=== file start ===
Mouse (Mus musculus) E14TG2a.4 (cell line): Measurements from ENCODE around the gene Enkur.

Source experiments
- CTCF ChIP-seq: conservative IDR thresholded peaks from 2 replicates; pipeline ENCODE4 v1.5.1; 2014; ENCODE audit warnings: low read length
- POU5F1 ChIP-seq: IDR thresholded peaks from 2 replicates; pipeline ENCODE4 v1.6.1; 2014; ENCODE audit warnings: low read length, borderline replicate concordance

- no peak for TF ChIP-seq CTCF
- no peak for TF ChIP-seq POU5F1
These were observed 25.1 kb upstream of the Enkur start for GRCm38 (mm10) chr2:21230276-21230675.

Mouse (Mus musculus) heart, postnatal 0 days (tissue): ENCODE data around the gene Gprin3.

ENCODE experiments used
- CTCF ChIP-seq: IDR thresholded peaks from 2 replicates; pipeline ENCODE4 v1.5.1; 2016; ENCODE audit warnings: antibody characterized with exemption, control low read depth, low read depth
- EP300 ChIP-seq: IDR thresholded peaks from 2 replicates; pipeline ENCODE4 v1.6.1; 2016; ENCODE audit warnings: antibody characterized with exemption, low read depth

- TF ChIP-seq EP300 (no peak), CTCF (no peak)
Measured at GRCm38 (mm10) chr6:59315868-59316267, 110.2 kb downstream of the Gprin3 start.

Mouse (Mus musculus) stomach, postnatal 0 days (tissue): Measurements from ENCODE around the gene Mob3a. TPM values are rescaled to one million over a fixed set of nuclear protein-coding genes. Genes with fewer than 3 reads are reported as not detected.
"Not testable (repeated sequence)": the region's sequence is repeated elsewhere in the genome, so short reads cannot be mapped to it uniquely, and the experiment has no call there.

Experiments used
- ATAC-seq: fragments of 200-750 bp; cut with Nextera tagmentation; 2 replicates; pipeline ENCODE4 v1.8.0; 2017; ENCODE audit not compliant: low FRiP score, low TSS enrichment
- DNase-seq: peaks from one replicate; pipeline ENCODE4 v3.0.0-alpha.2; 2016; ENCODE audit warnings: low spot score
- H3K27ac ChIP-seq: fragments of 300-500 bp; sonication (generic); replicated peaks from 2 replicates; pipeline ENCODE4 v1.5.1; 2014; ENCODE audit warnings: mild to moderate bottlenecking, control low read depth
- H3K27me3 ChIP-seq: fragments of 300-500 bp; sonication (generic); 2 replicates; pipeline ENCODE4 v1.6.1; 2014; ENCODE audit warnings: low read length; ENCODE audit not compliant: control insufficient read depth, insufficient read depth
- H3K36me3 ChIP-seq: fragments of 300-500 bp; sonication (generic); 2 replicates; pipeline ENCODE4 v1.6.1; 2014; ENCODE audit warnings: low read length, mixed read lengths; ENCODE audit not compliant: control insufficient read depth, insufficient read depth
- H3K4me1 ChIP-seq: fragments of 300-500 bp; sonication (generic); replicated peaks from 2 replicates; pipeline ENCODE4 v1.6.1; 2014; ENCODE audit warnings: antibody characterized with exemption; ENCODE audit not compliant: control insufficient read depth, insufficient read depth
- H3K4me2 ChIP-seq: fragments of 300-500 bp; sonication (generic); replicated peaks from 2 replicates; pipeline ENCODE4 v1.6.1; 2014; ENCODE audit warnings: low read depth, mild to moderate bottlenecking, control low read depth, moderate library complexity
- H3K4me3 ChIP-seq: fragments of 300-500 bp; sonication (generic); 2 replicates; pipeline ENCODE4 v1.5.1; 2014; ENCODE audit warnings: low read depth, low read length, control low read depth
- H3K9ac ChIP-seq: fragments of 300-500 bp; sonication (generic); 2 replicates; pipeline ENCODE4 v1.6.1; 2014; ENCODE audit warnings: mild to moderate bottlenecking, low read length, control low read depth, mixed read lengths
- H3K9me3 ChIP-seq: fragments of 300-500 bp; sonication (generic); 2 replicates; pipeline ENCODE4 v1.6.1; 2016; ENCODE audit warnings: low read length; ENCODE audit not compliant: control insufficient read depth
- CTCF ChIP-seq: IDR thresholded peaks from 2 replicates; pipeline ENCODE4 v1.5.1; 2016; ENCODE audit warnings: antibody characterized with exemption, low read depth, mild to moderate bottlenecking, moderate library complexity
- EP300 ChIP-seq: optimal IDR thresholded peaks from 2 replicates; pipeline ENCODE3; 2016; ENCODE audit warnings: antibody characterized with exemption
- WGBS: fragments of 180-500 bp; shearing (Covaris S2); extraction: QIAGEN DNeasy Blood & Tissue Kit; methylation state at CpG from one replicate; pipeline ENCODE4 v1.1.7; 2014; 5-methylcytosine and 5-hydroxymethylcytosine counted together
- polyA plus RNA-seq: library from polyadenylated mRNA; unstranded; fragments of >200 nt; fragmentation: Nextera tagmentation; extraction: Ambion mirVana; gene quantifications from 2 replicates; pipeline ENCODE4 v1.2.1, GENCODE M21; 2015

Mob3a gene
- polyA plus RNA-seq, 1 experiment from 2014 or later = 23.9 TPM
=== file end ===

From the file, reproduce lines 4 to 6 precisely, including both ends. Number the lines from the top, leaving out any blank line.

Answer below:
- POU5F1 ChIP-seq: IDR thresholded peaks from 2 replicates; pipeline ENCODE4 v1.6.1; 2014; ENCODE audit warnings: low read length, borderline replicate concordance

- no peak for TF ChIP-seq CTCF
- no peak for TF ChIP-seq POU5F1